Flagellate
"Flagellata" from Encyclopædia Britannica
"Flagellata" from Ernst Haeckel's Artforms of Nature, 1904
Parasitic excavate (Giardia lamblia)
Green alga (Chlamydomonas)

Flagellates are organisms with one or more whip-like organelles called flagella. Some cells in animals may be flagellate, for instance the spermatozoa of most phyla. Flowering plants do not produce flagellate cells, but ferns, mosses, green algae, some gymnosperms and other closely related plants do. Likewise, most fungi do not produce cells with flagellae, but the primitive fungal chytrids do. Many protists take the form of single-celled flagellates.

The word flagellate describe a particular construction of eukaryotic organism and its means of motion. The term does not imply any specific relationship or classification of the organisms that possess flagellae. However, the term "flagellate" is included in other terms (such as "dinoflagellate" and "zooflagellate") which often are more formally characterized.[1]

Form and behavior

Eukaryotic flagella are supported by microtubules in a characteristic arrangement, with nine fused pairs surrounding two central singlets. These arise from a basal body or kinetosome, with microtubule roots that are an important part of the cell's brain. In some, for instance, they support a cytostome or mouth, where food is ingested. The flagella often supports hairs, called mastigonemes, or contain rods. Their ultrastructure plays an important role in classifying eukaryotes.

In protoctists and microscopic animals, flagella are generally used for propulsion. They may also be used to create a current that brings in food. In most things, one or more flagella are located at or near the anterior of the cell e.g. Euglena. Often there is one directed forwards and one trailing behind. Among animals, fungi, and Choanozoa, which make up a group called the opisthokonts, there is a single posterior flagellum. They are from the phylum Mastigophora. They can cause diseases and they can make their own food. They reproduce by binary fission.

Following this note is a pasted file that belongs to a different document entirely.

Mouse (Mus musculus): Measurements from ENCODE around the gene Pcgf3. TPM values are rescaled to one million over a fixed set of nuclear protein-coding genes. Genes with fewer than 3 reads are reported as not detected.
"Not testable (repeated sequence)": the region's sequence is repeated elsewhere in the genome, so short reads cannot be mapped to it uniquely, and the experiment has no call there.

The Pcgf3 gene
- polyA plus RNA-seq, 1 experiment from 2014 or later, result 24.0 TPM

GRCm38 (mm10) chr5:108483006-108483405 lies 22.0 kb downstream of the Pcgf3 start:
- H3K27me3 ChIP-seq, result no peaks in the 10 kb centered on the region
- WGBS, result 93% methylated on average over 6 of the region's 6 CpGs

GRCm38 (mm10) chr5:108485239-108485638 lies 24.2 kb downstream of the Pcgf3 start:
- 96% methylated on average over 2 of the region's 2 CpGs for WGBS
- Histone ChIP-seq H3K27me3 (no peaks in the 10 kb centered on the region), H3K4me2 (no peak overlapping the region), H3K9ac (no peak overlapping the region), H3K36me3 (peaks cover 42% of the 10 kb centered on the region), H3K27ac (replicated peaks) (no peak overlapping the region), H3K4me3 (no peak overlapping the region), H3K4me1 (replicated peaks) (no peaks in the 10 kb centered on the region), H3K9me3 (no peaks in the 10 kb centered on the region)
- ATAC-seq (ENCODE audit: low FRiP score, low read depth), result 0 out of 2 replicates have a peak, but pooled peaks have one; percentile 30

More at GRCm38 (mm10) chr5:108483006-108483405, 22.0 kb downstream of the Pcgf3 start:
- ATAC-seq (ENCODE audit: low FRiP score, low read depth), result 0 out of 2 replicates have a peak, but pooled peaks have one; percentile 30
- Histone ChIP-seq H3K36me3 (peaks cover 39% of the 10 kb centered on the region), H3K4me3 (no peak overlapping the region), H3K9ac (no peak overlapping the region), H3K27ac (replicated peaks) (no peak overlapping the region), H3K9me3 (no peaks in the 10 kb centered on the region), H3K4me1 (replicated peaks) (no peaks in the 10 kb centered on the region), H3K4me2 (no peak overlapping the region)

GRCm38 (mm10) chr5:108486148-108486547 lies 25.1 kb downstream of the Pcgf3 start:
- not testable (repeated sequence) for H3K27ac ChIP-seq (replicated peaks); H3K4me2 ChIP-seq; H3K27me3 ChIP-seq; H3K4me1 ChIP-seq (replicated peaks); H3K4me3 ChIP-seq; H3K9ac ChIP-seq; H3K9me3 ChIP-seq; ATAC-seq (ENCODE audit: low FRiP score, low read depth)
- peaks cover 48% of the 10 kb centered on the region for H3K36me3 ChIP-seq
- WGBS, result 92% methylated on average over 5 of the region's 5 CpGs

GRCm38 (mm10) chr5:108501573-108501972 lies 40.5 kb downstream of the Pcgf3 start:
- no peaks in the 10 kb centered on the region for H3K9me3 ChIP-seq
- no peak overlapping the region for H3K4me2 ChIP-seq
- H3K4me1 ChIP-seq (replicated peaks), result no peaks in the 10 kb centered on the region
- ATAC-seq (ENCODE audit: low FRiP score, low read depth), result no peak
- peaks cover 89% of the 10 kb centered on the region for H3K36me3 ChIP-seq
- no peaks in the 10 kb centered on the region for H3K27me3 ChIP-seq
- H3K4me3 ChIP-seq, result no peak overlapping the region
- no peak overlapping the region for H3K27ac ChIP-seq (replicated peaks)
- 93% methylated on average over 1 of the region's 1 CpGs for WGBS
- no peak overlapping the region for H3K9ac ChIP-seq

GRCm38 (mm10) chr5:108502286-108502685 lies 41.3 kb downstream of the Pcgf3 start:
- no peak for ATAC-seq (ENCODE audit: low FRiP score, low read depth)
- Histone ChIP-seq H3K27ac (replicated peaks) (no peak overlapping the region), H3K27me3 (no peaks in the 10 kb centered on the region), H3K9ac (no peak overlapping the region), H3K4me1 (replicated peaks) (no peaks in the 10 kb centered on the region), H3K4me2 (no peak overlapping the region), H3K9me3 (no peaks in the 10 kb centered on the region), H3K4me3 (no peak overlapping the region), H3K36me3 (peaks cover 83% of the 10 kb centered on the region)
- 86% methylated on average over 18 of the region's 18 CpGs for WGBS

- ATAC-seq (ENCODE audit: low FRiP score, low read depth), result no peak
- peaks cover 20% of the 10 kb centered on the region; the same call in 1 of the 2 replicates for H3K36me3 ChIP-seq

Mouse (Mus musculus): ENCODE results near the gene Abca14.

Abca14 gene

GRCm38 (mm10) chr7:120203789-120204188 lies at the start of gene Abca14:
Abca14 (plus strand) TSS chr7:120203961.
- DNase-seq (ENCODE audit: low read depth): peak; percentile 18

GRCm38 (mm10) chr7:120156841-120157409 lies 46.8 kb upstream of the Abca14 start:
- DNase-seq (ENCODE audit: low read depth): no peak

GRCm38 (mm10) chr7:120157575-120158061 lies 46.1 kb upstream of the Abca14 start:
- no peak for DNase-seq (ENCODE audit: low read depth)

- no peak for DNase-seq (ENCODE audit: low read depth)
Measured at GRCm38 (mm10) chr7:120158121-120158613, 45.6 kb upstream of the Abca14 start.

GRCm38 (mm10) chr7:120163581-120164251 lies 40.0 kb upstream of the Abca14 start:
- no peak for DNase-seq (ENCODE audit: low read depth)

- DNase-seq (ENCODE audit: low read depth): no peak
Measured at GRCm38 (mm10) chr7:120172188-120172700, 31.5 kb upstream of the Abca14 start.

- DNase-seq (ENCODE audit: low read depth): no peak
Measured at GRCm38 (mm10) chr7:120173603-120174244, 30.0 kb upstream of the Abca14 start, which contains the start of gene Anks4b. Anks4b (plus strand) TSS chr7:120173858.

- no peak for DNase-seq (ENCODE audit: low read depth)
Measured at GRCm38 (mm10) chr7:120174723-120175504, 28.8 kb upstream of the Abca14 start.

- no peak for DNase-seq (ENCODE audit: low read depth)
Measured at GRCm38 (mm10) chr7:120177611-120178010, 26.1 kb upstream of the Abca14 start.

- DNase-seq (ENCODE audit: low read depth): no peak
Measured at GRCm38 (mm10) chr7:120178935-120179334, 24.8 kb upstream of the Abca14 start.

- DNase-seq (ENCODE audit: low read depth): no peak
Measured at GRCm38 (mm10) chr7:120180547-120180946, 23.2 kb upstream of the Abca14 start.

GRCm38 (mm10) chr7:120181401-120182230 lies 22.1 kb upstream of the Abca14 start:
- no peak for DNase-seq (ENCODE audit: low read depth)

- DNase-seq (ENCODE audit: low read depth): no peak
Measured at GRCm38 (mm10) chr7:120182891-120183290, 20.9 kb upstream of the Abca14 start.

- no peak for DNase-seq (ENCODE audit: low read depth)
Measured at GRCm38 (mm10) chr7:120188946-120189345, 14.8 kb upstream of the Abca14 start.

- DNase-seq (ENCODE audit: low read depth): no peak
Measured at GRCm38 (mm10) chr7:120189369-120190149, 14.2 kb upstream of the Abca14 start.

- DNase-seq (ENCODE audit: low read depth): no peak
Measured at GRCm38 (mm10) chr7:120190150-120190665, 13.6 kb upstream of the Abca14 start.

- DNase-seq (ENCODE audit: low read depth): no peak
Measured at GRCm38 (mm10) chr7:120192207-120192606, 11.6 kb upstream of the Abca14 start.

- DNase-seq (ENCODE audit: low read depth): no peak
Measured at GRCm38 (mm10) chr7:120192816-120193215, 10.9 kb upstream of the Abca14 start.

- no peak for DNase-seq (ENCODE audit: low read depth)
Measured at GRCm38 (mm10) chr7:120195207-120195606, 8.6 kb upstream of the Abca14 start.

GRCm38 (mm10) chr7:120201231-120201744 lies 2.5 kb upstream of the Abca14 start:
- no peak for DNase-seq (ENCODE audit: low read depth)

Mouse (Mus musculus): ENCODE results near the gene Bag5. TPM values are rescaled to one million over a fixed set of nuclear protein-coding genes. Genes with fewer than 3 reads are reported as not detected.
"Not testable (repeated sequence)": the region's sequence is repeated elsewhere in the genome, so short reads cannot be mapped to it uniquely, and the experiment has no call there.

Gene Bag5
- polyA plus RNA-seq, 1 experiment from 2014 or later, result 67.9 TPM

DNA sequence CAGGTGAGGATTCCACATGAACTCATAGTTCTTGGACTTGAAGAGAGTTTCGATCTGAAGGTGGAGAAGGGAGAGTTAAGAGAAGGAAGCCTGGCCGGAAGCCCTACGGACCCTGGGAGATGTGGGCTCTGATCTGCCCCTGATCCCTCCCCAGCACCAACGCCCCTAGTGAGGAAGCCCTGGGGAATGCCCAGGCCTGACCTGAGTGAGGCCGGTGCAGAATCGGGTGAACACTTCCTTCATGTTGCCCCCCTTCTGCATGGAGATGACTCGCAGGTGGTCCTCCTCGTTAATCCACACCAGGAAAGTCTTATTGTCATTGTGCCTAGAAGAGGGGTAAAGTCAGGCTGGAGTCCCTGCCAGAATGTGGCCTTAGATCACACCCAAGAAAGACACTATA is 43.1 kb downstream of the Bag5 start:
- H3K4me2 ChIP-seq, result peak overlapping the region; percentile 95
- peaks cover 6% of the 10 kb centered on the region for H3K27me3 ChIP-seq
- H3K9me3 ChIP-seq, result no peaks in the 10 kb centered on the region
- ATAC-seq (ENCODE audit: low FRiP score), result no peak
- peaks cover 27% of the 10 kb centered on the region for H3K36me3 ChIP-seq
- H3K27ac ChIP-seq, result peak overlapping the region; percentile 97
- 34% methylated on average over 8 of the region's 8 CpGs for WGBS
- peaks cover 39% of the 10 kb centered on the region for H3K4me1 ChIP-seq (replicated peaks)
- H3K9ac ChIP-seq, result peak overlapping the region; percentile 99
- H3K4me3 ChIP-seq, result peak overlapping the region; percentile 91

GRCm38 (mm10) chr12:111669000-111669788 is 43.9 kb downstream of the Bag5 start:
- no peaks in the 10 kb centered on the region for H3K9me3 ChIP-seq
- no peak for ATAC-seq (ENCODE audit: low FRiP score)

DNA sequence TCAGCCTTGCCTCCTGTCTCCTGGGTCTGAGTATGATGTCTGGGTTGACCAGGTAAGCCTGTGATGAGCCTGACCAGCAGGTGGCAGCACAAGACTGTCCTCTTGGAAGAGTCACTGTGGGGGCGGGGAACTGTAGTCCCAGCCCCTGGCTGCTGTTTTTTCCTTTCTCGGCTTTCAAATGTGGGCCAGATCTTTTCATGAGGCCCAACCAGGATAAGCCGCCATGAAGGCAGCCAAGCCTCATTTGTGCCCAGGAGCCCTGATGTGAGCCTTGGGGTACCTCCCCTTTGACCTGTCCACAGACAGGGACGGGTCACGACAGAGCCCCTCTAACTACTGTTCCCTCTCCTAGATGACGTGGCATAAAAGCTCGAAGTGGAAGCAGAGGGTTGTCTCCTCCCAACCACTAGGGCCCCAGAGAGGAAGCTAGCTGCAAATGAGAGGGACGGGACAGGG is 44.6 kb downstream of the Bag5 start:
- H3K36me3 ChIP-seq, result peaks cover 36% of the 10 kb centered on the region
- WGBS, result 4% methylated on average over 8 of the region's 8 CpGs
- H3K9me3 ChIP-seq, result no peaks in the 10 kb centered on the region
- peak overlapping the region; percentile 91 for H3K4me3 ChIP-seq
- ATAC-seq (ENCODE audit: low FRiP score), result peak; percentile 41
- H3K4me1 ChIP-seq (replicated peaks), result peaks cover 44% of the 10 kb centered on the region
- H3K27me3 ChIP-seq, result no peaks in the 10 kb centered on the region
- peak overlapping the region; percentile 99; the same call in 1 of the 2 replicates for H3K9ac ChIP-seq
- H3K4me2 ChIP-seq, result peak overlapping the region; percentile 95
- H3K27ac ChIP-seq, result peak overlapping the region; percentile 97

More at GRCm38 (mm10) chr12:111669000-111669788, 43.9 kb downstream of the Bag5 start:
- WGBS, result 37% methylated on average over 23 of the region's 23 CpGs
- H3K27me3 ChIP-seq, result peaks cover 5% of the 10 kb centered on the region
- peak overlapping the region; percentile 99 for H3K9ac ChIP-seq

References

  1. ^ Cavalier-Smith T (1995). "Zooflagellate phylogeny and classification". Tsitologiia 37 (11): 1010–29. PMID 8868448. 

External links


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  • flagellate — Ⅰ. flagellate [1] ► VERB ▪ flog, either as a religious discipline or for sexual gratification. DERIVATIVES flagellation noun. ORIGIN Latin flagellare whip . Ⅱ. flagellate [2] …   English terms dictionary

  • flagellate — [flaj′ə lāt΄; ] for adj., also [ flaj′ə lit ] or [ flə jel′it] vt. flagellated, flagellating [< L flagellatus, pp. of flagellare, to whip, scourge < flagellum, a whip, dim. of flagrum < IE base * bhlaĝ , to beat > ON bluk, a slap] to… …   English World dictionary

  • Flagellate — Flag el*late, v. t. [imp. & p. p. {Flagellated}; p. pr. & vb. n. {Flagellating}.] [L. flagellatus, p. p. of flagellare to scoure, fr. flagellum whip, dim. of flagrum whip, scoure; cf. fligere to strike. Cf. {Flall}.] To whip; to scourge; to flog …   The Collaborative International Dictionary of English

  • Flagellate — Fla*gel late, a. 1. Flagelliform. [1913 Webster] 2. (Zo[ o]l.) Of or pertaining to the Flagellata. [1913 Webster] 3. Having a flagellum or flagella. [PJC] …   The Collaborative International Dictionary of English

  • flagellate — index beat (strike), ill use, lash (strike) Burton s Legal Thesaurus. William C. Burton. 2006 …   Law dictionary

  • flagellate — (v.) 1620s, from L. flagellatus, pp. of flagellare to scourge, lash (see FLAGELLUM (Cf. flagellum)). Related: Flagellated; flagellating. An earlier verb for this was flagellen (mid 15c.) …   Etymology dictionary

  • flagellate — [v] whip, lash beat, beat the living daylights out of*, belt, flay, flog, hit, lash, spank, tan*, tan someone’s hide*, thrash; concept 189 …   New thesaurus

  • flagellate — I. transitive verb ( lated; lating) Etymology: Latin flagellatus, past participle of flagellare, from flagellum, diminutive of flagrum whip; perhaps akin to Old Norse blaka to wave Date: circa 1623 1. whip, scourge 2. to drive or punish as if by… …   New Collegiate Dictionary

  • flagellate — 1. Possessing one or more flagella. 2. Common name for a member of the class Mastigophora. collared f. SYN: choanomastigote. * * * fla·gel·late flaj ə lət, .lāt; flə jel ət adj 1 a) or flag·el·lat·ed …   Medical dictionary

  • flagellate — adj. [L. flagellum, whip] 1. Having flagella or whip like structures. 2. Having a lash like appendage as the terminal part of an antenna …   Dictionary of invertebrate zoology

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